• Unregistered WILL after registered WILL

My father made a registered WILL in 2003 giving full right (including right to sale)to my mother and after her  to 2 sons.

In 2009 one month before his death he made second unregistered WILL giving 1 house to his wife and other to his younger son (Me).

Now Mother and elder brother have shaken hands and trying to sell house of my share also by following previous registered WILL.

Though I have filed declaration suit and also applied for stay order but opponents are running too fast and in a week's time they are going to sell my home also by following previous registered WILL.


To escape the situation Can I sell house of my share & possession (since 2004) using unregistered WILL or it will be illegal?
Asked 3 months ago in Property Law from Moradabad, Uttar Pradesh
Religion: Hindu
The remedy is to seek injunction and not declaration if you apprehend that the property owned by you may be sold. You are at liberty to sell your house to anyone you desire if there is no injunction issued by the court against you. There are no fetters on the right of the absolute title holder, except a stay order passed by the competent court, to sell his property.
Ashish Davessar
Advocate, Jaipur
18259 Answers
450 Consultations
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1)second will made by father before his death would supersede earlier will 

2) previous regd will stands revoked 

3) since you have already filed suit and made stay application you can seek ad interim stay restraining mother from selling the house 

4)dont sell your house on basis of un regd  will 

5) also   apply for probate of father will of 2009
Ajay Sethi
Advocate, Mumbai
23386 Answers
1229 Consultations
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Hi
 It is not advisable to sell the house as you have already approached court for a declaration.you should get an interim injunction during  the pendancy of the suit.
You should have got an interim stay on emergency to stop the sale.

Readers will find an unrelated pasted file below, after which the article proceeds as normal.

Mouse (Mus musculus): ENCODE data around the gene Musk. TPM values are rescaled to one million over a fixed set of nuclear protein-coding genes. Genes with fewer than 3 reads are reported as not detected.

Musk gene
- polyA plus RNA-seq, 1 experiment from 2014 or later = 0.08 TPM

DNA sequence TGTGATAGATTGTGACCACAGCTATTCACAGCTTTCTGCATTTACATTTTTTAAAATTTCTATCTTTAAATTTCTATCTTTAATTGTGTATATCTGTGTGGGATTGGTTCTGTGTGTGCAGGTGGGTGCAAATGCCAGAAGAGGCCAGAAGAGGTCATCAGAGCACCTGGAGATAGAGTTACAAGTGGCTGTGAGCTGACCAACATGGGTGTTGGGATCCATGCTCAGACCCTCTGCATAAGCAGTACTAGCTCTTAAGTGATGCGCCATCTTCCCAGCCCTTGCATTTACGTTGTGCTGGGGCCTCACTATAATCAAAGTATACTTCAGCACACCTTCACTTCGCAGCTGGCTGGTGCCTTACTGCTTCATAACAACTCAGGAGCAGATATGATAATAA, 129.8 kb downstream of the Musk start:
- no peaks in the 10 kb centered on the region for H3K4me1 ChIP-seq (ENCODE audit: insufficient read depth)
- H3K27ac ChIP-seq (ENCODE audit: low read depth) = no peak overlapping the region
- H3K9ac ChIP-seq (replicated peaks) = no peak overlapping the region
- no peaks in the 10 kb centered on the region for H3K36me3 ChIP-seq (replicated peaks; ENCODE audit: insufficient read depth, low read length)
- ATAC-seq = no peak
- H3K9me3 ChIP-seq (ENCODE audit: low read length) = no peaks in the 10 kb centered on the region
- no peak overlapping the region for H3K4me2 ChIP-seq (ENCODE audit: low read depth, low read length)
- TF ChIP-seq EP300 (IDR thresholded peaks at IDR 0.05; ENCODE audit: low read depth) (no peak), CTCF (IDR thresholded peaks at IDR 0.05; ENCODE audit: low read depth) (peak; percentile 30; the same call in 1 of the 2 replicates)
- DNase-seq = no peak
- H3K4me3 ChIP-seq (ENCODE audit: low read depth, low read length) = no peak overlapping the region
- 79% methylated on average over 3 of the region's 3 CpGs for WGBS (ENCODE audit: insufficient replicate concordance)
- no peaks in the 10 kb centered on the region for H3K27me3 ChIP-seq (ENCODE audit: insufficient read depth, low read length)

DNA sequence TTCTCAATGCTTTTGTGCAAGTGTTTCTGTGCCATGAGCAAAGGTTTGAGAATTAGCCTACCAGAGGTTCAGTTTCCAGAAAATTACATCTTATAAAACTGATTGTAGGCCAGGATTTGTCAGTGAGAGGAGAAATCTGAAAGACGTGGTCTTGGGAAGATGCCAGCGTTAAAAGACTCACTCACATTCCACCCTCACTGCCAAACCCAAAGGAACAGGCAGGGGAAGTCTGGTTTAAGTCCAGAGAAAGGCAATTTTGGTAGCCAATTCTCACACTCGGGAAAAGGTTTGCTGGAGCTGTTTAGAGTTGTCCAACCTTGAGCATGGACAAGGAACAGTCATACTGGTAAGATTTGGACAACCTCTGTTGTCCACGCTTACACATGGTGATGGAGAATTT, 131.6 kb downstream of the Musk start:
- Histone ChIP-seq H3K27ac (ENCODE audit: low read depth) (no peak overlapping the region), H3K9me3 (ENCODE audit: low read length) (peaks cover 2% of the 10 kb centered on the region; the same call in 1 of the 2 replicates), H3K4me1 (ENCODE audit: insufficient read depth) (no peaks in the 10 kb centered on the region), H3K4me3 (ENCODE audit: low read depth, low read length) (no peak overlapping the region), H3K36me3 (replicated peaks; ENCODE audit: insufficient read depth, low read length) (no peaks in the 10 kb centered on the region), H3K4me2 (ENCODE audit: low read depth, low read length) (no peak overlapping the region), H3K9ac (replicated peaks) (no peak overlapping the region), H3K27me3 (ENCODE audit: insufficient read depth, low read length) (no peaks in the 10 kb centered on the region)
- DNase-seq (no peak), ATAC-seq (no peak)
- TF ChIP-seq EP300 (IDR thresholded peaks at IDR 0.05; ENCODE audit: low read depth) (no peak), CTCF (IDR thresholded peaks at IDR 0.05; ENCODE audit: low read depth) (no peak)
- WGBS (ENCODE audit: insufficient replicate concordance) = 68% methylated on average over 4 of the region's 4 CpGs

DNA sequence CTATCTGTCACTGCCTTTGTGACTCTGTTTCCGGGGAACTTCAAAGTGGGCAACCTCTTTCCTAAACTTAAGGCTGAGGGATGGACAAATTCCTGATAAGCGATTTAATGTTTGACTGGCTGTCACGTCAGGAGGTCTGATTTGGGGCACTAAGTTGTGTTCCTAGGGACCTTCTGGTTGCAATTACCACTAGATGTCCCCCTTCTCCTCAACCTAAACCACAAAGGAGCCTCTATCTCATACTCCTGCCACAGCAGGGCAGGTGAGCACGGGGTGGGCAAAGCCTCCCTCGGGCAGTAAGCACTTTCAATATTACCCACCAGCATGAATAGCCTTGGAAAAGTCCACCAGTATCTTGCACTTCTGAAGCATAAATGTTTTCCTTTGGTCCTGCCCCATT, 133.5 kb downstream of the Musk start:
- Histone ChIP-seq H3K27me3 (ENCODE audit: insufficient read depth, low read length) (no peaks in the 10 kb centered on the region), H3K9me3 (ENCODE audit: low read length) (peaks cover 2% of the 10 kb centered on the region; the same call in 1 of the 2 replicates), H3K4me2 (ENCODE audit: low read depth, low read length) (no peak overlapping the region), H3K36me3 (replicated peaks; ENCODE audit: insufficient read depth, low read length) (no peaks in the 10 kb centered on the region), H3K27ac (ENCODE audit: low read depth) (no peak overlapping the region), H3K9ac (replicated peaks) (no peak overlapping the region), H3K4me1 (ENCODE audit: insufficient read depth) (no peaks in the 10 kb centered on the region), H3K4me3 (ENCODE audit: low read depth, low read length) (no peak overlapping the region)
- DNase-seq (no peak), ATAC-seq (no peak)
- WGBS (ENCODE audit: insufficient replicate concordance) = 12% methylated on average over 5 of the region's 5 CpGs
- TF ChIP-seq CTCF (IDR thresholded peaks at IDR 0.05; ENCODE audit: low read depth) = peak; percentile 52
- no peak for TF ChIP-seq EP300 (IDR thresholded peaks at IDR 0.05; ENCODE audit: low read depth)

If you have not initiated a stay , file petition to get a stay ask for an interim injunction not to alienate the property till the final order   
Thresiamma G. Mathew
Advocate, Mumbai
1316 Answers
85 Consultations
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1. Neither your mother nor you can sell any of your father's properties without taking the grant of probate of the will from the Court, if probate is mandatory for execution of wills in your area unlike Delhi,

2. First of all file an application for the grant of probate of the unregistered will and send notice to all other legal  heirs through Court,

3. It is not mandatory to register a will and the last will prevails upon all earlier will whether registered or unregistered,

4. In view of the above the last unregistered will of your father should be given effect of unless the other legal heirs contest the same and prove with evidence that the last will submitted by you is invalid for whatsoever reason.
Krishna Kishore Ganguly
Advocate, Kolkata
12143 Answers
233 Consultations
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you should immediately file a probate petition before the district judge court. it is settled law that only last will of the maker is executed. 
Shivendra Pratap Singh
Advocate, Lucknow
2792 Answers
41 Consultations
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no need to file declaration suit because your share in the property is based upon the will and that will is still not executed by probate order of the court. in the eyes of law no one has taken right in the property. a will cannot be executed merely on the death of the maker. its probate is necessary. 
Shivendra Pratap Singh
Advocate, Lucknow
2792 Answers
41 Consultations
4.9 on 5.0
Any Will which has been made subsequent to the previous will shall be valid.

 i.e., the latest will shall overtake the previous one.  

The existing will shall automatically stand cancelled upon execution o a new will by the testator. 


If they are trying to sell the property based on the previous will, you should obtain injunction against them, if they still do that, then they will be held for contempt of court. 


Simultaneously you may publish the matter in a local newspaper warning the prospective buyers about the fraudulent sale that shall happen based on an invalid will and to be vigilant while attempting to buy the same. 
T Kalaiselvan
Advocate, Vellore
14166 Answers
128 Consultations
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